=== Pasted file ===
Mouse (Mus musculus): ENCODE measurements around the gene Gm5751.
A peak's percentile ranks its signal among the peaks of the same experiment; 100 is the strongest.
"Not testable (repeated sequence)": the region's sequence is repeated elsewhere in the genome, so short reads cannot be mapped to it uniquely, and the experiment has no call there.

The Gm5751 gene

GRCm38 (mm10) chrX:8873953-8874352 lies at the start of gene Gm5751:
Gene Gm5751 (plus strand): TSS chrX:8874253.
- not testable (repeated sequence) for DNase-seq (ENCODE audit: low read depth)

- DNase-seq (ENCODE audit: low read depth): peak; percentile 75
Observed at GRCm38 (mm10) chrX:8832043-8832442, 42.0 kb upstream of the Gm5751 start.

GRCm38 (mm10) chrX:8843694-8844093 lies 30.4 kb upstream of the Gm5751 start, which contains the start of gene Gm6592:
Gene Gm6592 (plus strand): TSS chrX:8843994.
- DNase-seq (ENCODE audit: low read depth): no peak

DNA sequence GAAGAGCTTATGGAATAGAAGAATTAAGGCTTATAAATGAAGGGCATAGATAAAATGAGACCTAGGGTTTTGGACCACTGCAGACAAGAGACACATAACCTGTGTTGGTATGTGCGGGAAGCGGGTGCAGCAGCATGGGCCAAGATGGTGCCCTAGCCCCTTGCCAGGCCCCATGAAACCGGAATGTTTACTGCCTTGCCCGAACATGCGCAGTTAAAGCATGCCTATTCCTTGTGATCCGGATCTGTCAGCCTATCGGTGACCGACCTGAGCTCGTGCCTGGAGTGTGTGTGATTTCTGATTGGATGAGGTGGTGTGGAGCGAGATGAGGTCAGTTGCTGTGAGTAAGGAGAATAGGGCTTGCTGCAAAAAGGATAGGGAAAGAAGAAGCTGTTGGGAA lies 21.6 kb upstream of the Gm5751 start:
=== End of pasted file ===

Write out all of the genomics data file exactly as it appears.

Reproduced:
Mouse (Mus musculus): ENCODE measurements around the gene Gm5751.
A peak's percentile ranks its signal among the peaks of the same experiment; 100 is the strongest.
"Not testable (repeated sequence)": the region's sequence is repeated elsewhere in the genome, so short reads cannot be mapped to it uniquely, and the experiment has no call there.

The Gm5751 gene

GRCm38 (mm10) chrX:8873953-8874352 lies at the start of gene Gm5751:
Gene Gm5751 (plus strand): TSS chrX:8874253.
- not testable (repeated sequence) for DNase-seq (ENCODE audit: low read depth)

- DNase-seq (ENCODE audit: low read depth): peak; percentile 75
Observed at GRCm38 (mm10) chrX:8832043-8832442, 42.0 kb upstream of the Gm5751 start.

GRCm38 (mm10) chrX:8843694-8844093 lies 30.4 kb upstream of the Gm5751 start, which contains the start of gene Gm6592:
Gene Gm6592 (plus strand): TSS chrX:8843994.
- DNase-seq (ENCODE audit: low read depth): no peak

DNA sequence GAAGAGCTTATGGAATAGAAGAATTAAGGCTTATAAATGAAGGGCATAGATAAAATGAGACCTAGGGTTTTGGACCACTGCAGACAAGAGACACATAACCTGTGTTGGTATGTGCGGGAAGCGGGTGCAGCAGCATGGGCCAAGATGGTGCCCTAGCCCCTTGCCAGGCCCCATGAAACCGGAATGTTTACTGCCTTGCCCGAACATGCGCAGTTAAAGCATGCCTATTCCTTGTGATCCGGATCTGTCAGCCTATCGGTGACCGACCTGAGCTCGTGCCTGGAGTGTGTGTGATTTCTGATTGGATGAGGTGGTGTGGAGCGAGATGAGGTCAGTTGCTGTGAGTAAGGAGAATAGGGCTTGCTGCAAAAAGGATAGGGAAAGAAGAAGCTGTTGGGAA lies 21.6 kb upstream of the Gm5751 start: